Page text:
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1866 GERMAN PRUSSIAN BATTLE OF KOENIGGRAETZ MAIN ARMEE MEDALGER059Reg Price:
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About this itemSCARCE ORIGINAL PRUSSIA. Commemorative Cross for 1866 with ‘Main Armee’ inscription
(PREUSSEN. Erinnerungskreuz 1866 mit der Inschrift ‘Der Main-Armee’)
It is not difficult to understand why the Battle of Königgrätz in 1866 is still considered to be one of the decisive battles of the modern era. This battle and the campaign demonstrated the power of Prussian science and military art.
The medal was instituted by King Wilhelm I on 20 September 1866 following the victorious war against Austria and its German allies. There were four versions: for those present at the battle of Königgrätz, for the Army of the Main, for ‘Trueue Kriegern’ (for those combatant troops not present at Königgrätz nor part of the Army of the Main) and for non-combatants. This version is for the Army of the Main, based in the south-west, tasked with dealing with the forces of those German states, such as Bavaria, which had sided with Austria, whilst the principal Prussian forces advanced into (then Austrian) Bohemia. The medal was cast from the bronze of captured Austrian cannon. A very good example
The Seven Week’s War, as the campaign in Bohemia became popularly known, was the first occasion in which the steel-rifled cannon and the breech-loading rifle were seriously put to the test. Likewise, the use made of the electric telegraph and railways pointed to the future importance of communication and transport. As a battle alone, with no frills attached, Königgrätz (sometimes called Sadowa) was by far the largest battle fought in Europe during the 19th century. Well over 450,000 men were on the field in an area of less than eight square miles. Within this space the Austrian artillery maintained a rate of fire seldom witnessed before, portending the massed barrage fire of the Great War of 1914-1918. The Austrian cavalry, meanwhile, despite the fearful toll exacted by the Prussian needle gun (named for its needle-shaped firing pin), did indeed prove itself a most disciplined and able force in delaying the advance of the victorious Prussian infantry; but the days of the old fashioned cavalry regiments were clearly numbered when set against rapid rifle fire.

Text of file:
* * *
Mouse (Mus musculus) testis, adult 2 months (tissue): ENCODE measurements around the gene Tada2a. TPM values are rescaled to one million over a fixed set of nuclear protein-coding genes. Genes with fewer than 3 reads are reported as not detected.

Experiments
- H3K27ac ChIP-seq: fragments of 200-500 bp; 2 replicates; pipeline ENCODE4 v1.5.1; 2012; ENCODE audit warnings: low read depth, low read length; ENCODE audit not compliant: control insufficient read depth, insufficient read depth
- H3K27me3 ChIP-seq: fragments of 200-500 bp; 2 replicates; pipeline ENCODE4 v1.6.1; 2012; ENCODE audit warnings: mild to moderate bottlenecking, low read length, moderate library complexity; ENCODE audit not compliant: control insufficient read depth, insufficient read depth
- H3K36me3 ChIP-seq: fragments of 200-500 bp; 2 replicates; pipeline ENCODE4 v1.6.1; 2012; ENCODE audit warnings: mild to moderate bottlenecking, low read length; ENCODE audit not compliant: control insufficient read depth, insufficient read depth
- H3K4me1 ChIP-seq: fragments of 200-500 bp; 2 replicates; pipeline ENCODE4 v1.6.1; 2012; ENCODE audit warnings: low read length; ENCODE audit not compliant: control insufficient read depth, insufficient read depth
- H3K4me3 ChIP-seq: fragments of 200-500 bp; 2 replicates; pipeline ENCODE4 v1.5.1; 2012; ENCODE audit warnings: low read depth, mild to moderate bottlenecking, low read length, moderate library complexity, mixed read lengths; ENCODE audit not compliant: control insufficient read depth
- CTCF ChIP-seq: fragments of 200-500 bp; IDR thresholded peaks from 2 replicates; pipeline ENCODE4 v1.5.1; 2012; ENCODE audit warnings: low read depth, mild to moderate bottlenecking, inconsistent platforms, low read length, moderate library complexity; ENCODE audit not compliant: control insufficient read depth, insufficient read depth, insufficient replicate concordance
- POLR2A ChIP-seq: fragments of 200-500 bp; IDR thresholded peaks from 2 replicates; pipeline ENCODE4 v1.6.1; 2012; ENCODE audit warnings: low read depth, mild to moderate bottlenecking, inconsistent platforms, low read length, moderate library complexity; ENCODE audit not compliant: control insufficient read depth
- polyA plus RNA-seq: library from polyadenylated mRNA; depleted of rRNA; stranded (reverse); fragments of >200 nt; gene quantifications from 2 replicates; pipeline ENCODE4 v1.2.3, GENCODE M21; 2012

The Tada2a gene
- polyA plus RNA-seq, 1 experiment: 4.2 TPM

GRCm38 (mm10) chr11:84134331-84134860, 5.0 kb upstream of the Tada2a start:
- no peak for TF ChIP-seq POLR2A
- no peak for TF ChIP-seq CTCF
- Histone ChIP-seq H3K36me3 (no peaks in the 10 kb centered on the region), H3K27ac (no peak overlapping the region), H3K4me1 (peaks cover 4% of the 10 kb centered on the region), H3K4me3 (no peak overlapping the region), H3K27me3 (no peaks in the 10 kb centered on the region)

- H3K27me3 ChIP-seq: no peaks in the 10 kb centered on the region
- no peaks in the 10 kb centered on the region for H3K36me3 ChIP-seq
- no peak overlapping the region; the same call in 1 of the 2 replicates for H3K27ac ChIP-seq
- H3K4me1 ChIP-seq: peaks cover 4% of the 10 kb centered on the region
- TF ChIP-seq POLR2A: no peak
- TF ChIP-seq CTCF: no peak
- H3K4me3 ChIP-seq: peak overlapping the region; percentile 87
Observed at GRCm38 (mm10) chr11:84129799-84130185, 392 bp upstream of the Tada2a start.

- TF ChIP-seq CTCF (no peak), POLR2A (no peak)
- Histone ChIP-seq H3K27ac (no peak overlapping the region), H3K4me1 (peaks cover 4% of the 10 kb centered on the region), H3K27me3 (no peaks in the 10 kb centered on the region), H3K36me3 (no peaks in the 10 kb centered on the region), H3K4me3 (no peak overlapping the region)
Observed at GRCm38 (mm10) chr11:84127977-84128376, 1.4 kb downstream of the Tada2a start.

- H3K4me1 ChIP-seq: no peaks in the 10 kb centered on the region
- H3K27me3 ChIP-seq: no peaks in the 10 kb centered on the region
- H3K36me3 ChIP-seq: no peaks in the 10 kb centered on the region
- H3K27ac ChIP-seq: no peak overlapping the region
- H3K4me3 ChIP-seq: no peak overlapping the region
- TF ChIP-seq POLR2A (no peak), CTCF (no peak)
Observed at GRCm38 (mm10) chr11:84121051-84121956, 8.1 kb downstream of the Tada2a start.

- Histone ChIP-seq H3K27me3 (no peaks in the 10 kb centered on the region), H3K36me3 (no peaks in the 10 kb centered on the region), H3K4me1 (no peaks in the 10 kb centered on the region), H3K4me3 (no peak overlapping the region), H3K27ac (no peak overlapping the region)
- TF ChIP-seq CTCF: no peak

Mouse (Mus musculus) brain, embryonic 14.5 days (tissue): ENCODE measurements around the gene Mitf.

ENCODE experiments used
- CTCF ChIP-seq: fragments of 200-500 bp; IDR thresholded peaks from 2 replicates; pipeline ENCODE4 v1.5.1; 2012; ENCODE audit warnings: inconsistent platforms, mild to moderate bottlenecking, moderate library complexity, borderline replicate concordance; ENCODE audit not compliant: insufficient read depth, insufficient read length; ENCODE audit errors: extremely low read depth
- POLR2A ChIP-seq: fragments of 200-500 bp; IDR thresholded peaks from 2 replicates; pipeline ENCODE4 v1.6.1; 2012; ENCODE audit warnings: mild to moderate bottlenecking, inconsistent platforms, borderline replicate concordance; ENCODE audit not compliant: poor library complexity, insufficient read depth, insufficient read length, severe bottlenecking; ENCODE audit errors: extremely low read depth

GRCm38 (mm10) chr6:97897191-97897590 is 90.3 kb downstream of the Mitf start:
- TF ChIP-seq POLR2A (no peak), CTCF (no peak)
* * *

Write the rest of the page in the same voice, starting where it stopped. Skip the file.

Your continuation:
Bronze cross pattée alisée, a laurel wreath between the arms, with ribbed loop for ribbon suspension; the face with a circular central medallion bearing the cipher ‘WR’ for King Wilhelm I, circumscribed ‘PREUSSENS SIEGREICHEM HEERE’ (Prussia’s victorious armies), the Prussian crown on the upper arm of the cross, the left, right and lower arms inscribed ‘GOTT WAR MIT UNS. IHM SEI DIE EHRE’ (God was with us. To Him be the glory); the reverse with a circular central medallion bearing the crowned Prussian royal eagle perched on a cannon, the upper, left, right and lower arms inscribed ‘DER’, MAIN’, ‘ARMEE’, ‘1866’ respectively; on replaced correct ribbon.
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